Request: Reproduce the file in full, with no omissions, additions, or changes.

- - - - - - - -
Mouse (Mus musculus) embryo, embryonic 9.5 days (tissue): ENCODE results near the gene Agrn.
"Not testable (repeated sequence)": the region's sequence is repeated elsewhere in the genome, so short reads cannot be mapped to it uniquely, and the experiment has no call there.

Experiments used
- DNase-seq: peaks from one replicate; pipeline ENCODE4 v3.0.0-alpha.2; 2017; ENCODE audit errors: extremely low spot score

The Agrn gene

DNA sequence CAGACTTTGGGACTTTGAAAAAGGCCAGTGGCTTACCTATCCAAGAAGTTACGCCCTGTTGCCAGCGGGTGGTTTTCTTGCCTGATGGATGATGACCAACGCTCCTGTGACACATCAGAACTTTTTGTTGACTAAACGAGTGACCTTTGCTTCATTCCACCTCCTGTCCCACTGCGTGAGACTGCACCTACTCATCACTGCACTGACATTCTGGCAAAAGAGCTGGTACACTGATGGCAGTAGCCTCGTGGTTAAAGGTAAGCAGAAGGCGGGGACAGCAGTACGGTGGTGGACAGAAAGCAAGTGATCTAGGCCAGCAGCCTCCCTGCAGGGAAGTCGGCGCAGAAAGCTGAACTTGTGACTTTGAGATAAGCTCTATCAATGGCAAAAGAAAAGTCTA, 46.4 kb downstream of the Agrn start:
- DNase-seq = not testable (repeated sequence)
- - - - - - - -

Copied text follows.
Mouse (Mus musculus) embryo, embryonic 9.5 days (tissue): ENCODE results near the gene Agrn.
"Not testable (repeated sequence)": the region's sequence is repeated elsewhere in the genome, so short reads cannot be mapped to it uniquely, and the experiment has no call there.

Experiments used
- DNase-seq: peaks from one replicate; pipeline ENCODE4 v3.0.0-alpha.2; 2017; ENCODE audit errors: extremely low spot score

The Agrn gene

DNA sequence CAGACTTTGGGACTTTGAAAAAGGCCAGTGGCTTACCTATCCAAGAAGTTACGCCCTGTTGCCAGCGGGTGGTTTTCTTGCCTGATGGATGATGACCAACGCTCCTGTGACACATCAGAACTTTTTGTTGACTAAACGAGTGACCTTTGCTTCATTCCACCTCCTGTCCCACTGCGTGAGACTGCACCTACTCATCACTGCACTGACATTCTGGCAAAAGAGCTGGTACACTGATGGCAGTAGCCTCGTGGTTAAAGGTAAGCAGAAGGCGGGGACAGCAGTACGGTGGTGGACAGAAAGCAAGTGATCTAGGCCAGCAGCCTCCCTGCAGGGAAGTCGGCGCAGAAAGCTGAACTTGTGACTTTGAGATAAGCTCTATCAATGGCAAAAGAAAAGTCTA, 46.4 kb downstream of the Agrn start:
- DNase-seq = not testable (repeated sequence)